Maisy Summer’s food-based illustrations are full of childlike joy
Based in Manchester, Maisy is drawn to illustration for its ability to tell stories about different communities.
- Ruby Boddington
- 11 February 2021
Drawing is a particular medium for its ability to observe yet augment. It allows creatives to document a moment with accuracy but add their interpretation of it, communicating much more than a photograph could, for example. While initially following a path to a career in graphic design, it was during her foundation year at Loughborough that Maisy Summer first felt the pull of the more narrative-led medium. “I began to realise I enjoyed the storytelling aspect of illustration,” she recalls to us. “I loved how drawing was a way to document things I’d observed and to communicate that to others.”
Today, Maisy is based in Manchester where she works as a freelance illustrator and animator, and as a teaching assistant on the illustration and animation course at Manchester School of Art. She also runs Small Fry, “a creative network putting on events, talks and workshops,” which recently “teamed up with the Association of Illustrators to become a Manchester AOI meet up group.”
There’s a naive quality to Maisy’s work which imbues the compositions with childlike joy. That’s not to say she is technically inept though, far from in fact, as she combines myriad techniques and media within her narrative-driven works. “I work with a range of traditional to digital media in my illustrations often using a combination of gouache, pencils and crayons, building up texture and interest,” she describes. “Sometimes I also incorporate paper cuts where I draw with scissors letting characters and objects evolve from this handcrafted process.” It’s a process of layering and building which she enjoys, and one which embodies her playful approach to creating.
Although a range of tools feature in Maisy’s practice, something which she particularly loves about illustration is its accessibility; that relatively little in terms of equipment is needed to get started. She’s also fond of its ability to document, especially when out and about. “You can very quickly on-the-go capture observations and later use them as part of your work,” she adds. “Whether it’s a shop front you saw that’s interesting, or people having ‘take out’ Shisha through the window of their car. Everything and anything can find its way into your work, and be used to make it more realistic and engaging by drawing from the world around you.”
This notion of drawing from the world is something that crops up again and again in Maisy’s projects, as she aims to tell stories of different communities, “looking into their spaces and histories to uncover narratives.” She’ll begin by drawing before interviewing and researching, all of which amalgamates to create well-informed and rich work, executed in her signature style as anything from publications to large scale installations. Maisy offers her projects Magma-Zine, which celebrates the self-publishing community behind book shop Magma, and Night & Day, which tells the history of the Manchester music venue of the same name, as examples of this. In both cases, she was able to delve into a topic in-depth, visualising her findings in printed form through drawings.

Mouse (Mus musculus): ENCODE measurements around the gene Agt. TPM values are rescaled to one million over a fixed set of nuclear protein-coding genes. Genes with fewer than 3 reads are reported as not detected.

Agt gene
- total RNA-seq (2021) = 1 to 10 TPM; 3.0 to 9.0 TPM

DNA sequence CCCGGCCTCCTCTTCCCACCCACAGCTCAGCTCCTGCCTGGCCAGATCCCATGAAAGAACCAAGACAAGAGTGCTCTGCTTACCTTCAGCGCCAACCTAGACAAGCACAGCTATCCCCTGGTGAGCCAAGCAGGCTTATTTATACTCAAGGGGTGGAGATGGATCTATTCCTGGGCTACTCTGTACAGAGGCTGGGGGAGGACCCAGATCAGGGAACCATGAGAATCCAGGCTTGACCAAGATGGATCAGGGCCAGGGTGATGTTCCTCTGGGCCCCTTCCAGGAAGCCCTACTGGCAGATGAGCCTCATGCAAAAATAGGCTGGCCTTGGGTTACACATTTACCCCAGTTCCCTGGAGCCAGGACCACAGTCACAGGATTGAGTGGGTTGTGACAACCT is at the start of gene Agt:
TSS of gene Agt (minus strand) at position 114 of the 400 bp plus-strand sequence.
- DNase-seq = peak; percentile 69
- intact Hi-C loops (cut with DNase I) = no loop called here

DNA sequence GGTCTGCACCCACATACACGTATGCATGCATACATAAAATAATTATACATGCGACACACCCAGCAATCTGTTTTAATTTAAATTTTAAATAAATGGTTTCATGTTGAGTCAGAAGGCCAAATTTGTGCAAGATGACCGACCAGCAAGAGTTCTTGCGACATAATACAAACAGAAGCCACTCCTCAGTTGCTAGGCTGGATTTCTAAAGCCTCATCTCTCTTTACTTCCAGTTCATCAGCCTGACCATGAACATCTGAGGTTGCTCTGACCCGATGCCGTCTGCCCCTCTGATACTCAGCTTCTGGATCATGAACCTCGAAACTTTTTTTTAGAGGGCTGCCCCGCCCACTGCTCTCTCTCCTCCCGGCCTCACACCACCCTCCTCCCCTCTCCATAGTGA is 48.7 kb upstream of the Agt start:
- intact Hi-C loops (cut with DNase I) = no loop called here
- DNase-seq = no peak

A recent project of Maisy’s is titled Cook & Grow, in which, instead of documenting a community, she attempts to support one. A book of recipes for and by students at Manchester Metropolitan University, it consists of playful illustrations and gifs which capture the fun of cooking and food, encouraging new students to “cook and grow”.
Food, in general, appears to be a general motif in Maisy’s portfolio and, after working on Cook & Grow, she went onto create a campaign #lentilswillsavetheworld for “Veganuary”, also in collaboration with MMU. “For the recipes I decided to create long illustrations that could go across three posts continuously, to show the ingredients, process and final dish in a fun intriguing format. These illustrations went alongside their live cook-a-longs of each dish,” she further explains. What’s more, during lockdown, Maisy co-directed a short animation with Sarah Wilson for Food for Heroes, a charity providing free meals to NHS workers. “We took the charity’s step-by-step process of how they source, make and distribute the food and turned it into an engaging and playful animation. Which they used to demonstrate their charity to people who were interested in getting involved,” she says.
Off the back of that work, Maisy has been “putting the wheels slowly in motion to do a longer-form animation project this year,” and is hoping to get back into a studio space in Manchester with her friends as soon as it’s safe to do so. “It will be lovely to get that shared creative buzz back and feedback from fellow illustrators,” she says, expressing something we can all relate to right now. Most importantly, on what lies ahead for her, Maisy answers: “I want to continue exploring my practice and methods of making, and hope to connect and work on more intriguing projects.”
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Maisy Summer: Food Basket, from Cook and Grow (Copyright © Maisy Summer & MMU, 2020)
About the Author
Ruby joined the It’s Nice That team as an editorial assistant in September 2017 after graduating from the Graphic Communication Design course at Central Saint Martins. In April 2018, she became a staff writer and in August 2019, she was made associate editor.